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Week in Review - January 23, 2023

Ohio statehouse government affairs week in review January 2023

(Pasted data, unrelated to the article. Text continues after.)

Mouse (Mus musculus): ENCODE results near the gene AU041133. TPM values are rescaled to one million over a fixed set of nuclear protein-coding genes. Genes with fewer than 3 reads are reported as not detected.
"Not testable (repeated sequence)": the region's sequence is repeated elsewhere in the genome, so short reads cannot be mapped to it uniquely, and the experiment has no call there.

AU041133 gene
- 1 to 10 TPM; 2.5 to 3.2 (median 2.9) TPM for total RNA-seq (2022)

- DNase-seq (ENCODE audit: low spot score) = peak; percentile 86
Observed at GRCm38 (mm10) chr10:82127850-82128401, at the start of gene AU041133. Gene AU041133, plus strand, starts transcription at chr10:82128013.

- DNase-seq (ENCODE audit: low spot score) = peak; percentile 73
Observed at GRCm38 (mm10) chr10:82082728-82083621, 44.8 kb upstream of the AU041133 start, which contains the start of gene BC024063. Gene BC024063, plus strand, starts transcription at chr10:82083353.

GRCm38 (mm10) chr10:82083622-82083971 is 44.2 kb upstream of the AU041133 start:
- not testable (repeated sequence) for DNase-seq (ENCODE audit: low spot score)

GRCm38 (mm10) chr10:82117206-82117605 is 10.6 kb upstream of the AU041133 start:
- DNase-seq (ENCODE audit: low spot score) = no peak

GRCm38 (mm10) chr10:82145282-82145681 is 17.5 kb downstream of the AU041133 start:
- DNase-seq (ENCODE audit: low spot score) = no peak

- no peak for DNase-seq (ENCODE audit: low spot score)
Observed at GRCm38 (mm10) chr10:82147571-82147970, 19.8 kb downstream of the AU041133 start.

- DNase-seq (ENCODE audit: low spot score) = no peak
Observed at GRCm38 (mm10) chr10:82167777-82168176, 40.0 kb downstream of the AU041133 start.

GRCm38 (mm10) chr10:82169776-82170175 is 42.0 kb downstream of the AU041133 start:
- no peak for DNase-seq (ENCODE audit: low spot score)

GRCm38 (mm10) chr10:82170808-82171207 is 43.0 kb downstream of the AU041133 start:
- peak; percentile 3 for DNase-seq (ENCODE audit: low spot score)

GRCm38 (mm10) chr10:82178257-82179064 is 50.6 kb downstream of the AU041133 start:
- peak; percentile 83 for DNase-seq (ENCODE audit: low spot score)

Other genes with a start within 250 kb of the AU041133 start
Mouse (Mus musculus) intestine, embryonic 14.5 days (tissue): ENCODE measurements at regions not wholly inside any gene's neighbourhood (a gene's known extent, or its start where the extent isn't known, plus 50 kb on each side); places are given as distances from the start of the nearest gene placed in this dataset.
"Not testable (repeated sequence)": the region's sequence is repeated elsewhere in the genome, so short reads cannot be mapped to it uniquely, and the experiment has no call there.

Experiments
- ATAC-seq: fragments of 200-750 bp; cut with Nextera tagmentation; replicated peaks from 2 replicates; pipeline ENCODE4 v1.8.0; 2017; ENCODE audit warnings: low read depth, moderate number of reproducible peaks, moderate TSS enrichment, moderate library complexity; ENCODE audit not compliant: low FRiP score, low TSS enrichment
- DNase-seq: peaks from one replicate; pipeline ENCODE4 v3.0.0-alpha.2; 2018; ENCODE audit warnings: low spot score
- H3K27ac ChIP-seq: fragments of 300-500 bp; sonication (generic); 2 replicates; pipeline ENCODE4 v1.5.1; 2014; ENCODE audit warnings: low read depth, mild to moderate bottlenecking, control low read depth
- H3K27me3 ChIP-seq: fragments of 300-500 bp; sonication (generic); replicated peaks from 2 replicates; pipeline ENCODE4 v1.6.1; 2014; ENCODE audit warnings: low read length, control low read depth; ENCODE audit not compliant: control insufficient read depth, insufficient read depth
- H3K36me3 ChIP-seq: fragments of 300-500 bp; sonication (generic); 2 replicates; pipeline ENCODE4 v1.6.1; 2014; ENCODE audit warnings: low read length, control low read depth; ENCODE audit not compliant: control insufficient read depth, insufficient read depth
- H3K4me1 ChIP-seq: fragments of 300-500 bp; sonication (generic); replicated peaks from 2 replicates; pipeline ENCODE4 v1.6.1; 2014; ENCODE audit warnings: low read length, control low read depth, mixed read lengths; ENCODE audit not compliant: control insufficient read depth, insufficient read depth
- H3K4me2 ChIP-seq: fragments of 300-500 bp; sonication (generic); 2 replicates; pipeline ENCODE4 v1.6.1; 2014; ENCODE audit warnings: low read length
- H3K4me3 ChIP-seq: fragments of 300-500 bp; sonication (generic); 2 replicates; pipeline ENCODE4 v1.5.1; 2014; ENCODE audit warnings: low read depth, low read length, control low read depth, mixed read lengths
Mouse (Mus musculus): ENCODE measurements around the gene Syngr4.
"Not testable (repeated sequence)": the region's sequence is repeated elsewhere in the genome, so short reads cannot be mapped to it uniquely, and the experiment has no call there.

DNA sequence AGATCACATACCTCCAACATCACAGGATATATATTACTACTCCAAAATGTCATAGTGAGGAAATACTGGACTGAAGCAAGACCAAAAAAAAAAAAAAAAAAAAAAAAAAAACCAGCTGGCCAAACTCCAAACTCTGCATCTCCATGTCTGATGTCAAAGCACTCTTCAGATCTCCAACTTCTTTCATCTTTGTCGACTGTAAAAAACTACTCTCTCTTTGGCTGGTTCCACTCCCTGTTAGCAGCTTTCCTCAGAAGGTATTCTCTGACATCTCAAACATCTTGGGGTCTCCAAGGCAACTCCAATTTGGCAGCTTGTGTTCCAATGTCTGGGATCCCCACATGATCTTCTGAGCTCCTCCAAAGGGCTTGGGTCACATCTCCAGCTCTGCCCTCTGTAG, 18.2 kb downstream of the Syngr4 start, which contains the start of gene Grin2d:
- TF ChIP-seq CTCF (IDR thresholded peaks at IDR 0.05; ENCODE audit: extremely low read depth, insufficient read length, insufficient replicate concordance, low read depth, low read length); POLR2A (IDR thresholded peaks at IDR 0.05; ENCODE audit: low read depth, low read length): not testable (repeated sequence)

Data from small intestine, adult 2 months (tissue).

This report reflects the latest happenings in government relations, in and around the Ohio statehouse. You’ll notice that it’s broad in nature and on an array of topics, from A-Z. This will be updated on a weekly basis.